Develop, implement and maintain WHS management systems

 

 

 

Simulated workplace scenario – Pitstop Pty LtdPitstop is a privately owned company that until recently operated one independent service station in Melbourne’s north. The owner, chairman and CEO, Jim Murphy, has run the company for the past five years. He has operated service stations for most of the last 25 years and relies on his hands-on approach to monitor and instruct staff on what to do. In the past eight months, Pitstop has raised sufficient finance to buy out the Independent Service Station (ISS) chain of nine stores across Victoria, NSW and Queensland and rebrand them all as Pitstop. Jim plans to continue the expansion until the optimum target of 30 service stations is secured for the Victoria, NSW and Queensland market.Pitstop service stations trade 24 hours. They typically include a vehicle access forecourt with at least six pump stations, a retail shop, a food bar, Store Manager’s office and stockroom. They sell fuel, oil, gas, supermarket goods, hot pies (heated from frozen on the premises) and cold drinks. Including the retained staff from the ISS buyout stores, Pitstop has a workforce of approximately 60 employees. The employees come from a wide range of cultural and linguistic backgrounds. A significant proportion has poor English literacy, including poor reading comprehension. Most employees, but not all, have a high-school level of education.All stores have computerised point-of-sale terminals that are linked to the company’s enterprise resource planning and accounting systems. The flagship store has an attached office space that accommodates the directors and senior management staff. ● Victoria:  Craigieburn  Bendigo  Shepparton  Wodonga ● NSW:  Ballina  Wagga Wagga  Wollongong ● Qld:  Coolangatta  Ipswich ToowoombaBackground to WHSMSYou have been employed by Pitstop as the General Manager – Retail. You have been asked to design and develop a WHS Management System (WHSMS) to manage WHS for Pitstop as one of your initial tasks.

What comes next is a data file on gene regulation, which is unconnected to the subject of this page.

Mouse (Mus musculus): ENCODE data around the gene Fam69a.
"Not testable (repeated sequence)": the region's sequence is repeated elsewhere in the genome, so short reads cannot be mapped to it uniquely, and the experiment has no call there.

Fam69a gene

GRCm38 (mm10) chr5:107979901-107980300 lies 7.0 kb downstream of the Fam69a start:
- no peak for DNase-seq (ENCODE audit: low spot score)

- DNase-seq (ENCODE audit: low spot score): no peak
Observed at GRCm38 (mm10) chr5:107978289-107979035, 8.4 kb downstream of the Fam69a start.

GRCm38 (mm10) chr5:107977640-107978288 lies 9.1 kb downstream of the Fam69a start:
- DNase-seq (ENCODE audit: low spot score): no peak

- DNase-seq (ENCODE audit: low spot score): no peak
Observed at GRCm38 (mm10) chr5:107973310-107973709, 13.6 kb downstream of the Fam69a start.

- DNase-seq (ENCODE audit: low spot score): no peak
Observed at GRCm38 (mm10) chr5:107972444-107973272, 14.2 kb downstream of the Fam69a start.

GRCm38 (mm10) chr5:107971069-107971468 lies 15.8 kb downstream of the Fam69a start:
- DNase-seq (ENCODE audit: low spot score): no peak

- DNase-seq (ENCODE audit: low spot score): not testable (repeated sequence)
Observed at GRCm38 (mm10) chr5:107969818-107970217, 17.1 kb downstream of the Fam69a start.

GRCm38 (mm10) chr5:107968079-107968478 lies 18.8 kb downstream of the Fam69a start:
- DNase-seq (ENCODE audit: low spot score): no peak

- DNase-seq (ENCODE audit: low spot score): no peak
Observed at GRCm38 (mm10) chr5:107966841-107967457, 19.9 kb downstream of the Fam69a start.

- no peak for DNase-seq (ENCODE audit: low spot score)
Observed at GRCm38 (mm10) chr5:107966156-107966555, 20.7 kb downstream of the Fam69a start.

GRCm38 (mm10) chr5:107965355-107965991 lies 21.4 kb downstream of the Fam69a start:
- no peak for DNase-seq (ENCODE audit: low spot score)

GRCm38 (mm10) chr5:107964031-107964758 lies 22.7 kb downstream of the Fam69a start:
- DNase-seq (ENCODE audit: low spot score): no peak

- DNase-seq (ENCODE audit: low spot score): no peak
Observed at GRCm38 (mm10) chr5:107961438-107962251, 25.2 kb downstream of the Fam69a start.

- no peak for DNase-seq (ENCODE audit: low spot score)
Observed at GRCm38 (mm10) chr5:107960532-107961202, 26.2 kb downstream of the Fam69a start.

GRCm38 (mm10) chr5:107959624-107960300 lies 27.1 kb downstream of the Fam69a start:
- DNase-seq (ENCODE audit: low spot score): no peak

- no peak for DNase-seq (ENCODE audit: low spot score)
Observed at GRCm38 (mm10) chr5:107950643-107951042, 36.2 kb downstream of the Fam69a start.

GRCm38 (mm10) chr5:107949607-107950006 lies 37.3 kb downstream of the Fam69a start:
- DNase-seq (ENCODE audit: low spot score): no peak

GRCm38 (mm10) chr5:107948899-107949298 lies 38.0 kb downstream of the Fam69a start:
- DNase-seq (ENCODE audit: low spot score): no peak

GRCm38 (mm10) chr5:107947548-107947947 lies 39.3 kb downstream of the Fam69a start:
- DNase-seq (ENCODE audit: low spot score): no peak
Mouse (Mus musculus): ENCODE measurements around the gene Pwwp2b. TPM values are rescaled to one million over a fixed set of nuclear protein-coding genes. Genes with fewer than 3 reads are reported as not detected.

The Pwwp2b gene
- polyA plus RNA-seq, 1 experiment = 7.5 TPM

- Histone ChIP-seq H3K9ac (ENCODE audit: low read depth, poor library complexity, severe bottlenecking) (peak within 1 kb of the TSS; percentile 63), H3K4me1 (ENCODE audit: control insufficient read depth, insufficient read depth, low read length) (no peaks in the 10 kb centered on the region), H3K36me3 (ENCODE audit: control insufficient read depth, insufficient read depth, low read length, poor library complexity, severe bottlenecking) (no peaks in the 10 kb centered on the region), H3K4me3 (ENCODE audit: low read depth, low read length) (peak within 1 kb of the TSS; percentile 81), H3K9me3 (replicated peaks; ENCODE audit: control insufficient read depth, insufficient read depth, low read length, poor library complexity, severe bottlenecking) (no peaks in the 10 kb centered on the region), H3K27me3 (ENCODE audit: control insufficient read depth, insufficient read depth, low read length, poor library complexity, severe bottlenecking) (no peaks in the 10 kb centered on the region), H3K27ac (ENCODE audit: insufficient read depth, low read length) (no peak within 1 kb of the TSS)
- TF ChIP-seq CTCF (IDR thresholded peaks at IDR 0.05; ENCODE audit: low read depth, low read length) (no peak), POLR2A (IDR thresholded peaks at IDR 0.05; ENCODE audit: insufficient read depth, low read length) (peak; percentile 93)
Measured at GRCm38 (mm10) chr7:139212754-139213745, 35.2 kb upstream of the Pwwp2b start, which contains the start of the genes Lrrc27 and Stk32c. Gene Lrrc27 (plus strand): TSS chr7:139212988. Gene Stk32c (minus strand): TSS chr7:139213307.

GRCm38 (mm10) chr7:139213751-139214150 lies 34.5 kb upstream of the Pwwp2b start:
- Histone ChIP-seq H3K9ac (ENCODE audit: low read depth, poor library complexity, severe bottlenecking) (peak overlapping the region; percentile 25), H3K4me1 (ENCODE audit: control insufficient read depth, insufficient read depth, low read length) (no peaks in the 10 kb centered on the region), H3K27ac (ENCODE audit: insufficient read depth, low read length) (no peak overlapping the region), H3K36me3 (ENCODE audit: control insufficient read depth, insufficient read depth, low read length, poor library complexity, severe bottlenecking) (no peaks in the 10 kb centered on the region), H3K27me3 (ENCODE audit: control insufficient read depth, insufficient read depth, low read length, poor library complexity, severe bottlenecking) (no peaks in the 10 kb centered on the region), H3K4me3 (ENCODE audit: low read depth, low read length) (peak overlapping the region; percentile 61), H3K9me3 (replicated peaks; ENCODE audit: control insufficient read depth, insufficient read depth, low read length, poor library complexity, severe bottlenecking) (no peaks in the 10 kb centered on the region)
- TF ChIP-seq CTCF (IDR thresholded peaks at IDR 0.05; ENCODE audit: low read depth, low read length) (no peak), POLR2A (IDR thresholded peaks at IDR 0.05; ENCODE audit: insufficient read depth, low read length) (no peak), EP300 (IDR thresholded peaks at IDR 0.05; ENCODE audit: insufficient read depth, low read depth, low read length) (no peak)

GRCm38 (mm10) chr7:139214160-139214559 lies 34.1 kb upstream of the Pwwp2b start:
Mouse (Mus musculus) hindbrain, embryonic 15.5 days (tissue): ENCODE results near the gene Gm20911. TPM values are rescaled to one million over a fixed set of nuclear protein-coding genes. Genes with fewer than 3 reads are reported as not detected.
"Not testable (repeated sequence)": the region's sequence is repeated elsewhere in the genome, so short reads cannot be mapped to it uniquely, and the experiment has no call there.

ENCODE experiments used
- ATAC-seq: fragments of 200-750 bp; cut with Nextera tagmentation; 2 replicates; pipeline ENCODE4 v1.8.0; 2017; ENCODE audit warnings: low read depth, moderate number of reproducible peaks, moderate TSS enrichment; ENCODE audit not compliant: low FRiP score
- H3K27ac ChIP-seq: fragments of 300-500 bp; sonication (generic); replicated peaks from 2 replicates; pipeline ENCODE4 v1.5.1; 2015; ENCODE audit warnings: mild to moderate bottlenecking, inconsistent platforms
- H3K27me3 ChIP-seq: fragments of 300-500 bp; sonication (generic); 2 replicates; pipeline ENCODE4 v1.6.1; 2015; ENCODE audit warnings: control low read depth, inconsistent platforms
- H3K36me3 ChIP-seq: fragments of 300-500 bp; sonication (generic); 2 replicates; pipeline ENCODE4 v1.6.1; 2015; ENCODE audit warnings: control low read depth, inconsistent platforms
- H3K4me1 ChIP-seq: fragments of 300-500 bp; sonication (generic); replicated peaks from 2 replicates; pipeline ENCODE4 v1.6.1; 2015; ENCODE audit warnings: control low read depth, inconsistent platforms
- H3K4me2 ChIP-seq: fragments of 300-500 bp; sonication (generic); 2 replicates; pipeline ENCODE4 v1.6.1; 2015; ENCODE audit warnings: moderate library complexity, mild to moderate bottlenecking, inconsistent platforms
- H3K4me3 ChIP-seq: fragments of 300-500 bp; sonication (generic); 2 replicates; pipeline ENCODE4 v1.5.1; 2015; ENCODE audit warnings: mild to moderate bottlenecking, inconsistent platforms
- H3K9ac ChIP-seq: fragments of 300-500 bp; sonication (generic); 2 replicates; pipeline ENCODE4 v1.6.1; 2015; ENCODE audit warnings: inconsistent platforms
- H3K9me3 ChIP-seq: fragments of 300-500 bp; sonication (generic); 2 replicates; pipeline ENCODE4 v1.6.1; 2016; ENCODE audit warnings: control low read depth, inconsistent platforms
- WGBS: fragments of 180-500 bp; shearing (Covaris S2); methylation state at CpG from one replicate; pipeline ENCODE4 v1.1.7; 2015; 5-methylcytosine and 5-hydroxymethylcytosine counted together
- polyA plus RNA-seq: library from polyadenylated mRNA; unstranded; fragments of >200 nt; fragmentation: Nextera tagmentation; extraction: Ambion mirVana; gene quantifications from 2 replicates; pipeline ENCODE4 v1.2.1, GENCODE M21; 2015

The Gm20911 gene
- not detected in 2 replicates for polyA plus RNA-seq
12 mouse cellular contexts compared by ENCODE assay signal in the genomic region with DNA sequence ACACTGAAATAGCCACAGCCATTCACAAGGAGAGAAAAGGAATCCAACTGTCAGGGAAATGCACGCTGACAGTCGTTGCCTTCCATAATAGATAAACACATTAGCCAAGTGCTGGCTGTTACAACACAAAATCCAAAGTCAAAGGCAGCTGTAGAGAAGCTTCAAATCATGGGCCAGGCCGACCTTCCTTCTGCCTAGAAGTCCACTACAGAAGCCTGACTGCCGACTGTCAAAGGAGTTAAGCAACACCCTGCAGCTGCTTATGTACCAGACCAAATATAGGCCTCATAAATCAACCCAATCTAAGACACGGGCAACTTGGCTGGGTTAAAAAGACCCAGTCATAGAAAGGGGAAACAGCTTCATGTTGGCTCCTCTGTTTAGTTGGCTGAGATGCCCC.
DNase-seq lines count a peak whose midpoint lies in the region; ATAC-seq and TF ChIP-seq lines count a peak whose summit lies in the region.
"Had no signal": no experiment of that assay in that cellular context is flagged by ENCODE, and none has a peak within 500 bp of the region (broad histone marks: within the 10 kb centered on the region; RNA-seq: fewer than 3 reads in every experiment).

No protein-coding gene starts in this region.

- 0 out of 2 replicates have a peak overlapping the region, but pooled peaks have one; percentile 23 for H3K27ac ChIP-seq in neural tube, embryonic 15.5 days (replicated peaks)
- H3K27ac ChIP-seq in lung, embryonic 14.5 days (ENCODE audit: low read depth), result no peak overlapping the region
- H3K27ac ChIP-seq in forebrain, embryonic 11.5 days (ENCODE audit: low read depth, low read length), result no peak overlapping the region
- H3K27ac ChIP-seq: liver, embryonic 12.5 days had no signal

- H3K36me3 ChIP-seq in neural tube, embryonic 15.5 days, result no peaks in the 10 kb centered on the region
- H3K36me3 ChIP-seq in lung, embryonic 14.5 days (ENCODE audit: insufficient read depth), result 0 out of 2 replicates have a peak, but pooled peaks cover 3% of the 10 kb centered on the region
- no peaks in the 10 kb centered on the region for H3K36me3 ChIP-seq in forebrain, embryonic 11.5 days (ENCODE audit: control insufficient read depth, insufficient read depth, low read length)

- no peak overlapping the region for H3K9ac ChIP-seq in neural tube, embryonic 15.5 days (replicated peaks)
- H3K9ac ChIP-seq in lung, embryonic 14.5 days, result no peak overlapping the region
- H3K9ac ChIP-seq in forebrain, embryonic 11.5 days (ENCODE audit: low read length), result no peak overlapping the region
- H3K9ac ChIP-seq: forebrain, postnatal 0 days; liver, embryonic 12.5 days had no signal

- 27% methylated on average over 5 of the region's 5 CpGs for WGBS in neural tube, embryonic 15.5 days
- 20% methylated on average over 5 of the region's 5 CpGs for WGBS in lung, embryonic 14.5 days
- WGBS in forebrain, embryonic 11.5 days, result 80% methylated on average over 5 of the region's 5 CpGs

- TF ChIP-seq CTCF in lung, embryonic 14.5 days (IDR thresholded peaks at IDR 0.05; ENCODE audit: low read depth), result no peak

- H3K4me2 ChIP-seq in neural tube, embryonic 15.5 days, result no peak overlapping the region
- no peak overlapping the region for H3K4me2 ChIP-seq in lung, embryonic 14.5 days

In the employment interview, Jim explained that:Pitstop has just gone through a tremendous transformation, from a single hands-on operation to a multi-store enterprise with plans to triple in size in the next five years. The board of directors has made me acutely aware that we can’t manage the present and future operations the way I have in the past. We want you to design and develop a WHSMS, as far as is practicable, to ensure a workplace that is safe and without risks to the health of our employees, customers, suppliers and visitors to the sites. You may need to create or rewrite organisational policies as well as devise training schemes, implement changes and develop reports. I don’t want to pressure you, but it is imperative that this WHSMS be in place in four months time when we meet with all key stakeholders of Pitstop. When I managed the single store we never had the injuries and time off work that we are having at the moment. I was always very careful to tell my staff how to work safely and made sure any potential hazards were dealt with before they caused injury. But I can’t be in ten places at once. We need a system that can be effectively implemented and monitored without me having to be there. Absenteeism has gone up and I believe that it is caused by low staff morale connected to work health and safety. I believe that work should be a happy place because a happy workplace is a productive one. Also, it tends to cultivate long-term employees.After the interview, Jim introduced you to key investor and board member, Alan Harvey who explained that he leaves Jim to worry about the company operations while he concentrates on strategic planning. Alan said:With our expansion plans we have to be very concerned about our brand image. We can’t afford to have it tarnished by bad press concerning the way we care for our sites. We handle a lot of hazardous substances in our service stations, and the board takes the legal responsibilities we have as company directors in regard to WHS very seriously. In developing the WHSMS, make sure you consult with and include the board.Alan asked you about the way you intend to go about setting up the WHSMS for Pitstop and whether you will be needing any help in achieving the task by the due date. Your response was that you had been involved the rollout of a similar program with Australian Petroleum. You had used WHS consultants in areas where the company management required additional expertise. You also used the National Safety Council of Australia (NSCA) to train the managers about WHS responsibilities and obligations. You think NSCA may also be useful for training the Pitstop Store Managers on WHS compliance as would St John’s Ambulance in certifying all managers with first aid competency. Alan noted that, in the interest of efficiency, it would be a good idea to integrate existing management systems with the new WHSMS. This may involve adapting policies from other management systems at Pitstop or those legacy policies retained from the ISS buyout stores. Alan went on to say:This is a critical area for our short-term and long-term future. We don’t want to set a budget, but would rather you come back to us with recommendations on the resources required to do the WHSMS right.

 

 

 

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